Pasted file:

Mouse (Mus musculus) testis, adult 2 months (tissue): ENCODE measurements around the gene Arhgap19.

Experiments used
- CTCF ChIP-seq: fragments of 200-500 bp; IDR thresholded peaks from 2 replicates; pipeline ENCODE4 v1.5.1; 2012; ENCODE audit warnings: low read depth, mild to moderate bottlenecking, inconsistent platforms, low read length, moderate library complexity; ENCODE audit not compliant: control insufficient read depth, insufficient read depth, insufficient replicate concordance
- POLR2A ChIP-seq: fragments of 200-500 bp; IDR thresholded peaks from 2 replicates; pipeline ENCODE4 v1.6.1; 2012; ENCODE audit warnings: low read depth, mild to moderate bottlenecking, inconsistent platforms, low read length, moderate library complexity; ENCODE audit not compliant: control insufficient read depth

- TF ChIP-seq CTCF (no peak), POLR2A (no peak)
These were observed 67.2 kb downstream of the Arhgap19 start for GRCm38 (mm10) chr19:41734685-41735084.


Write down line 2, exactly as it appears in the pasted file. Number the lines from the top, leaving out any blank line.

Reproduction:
Experiments used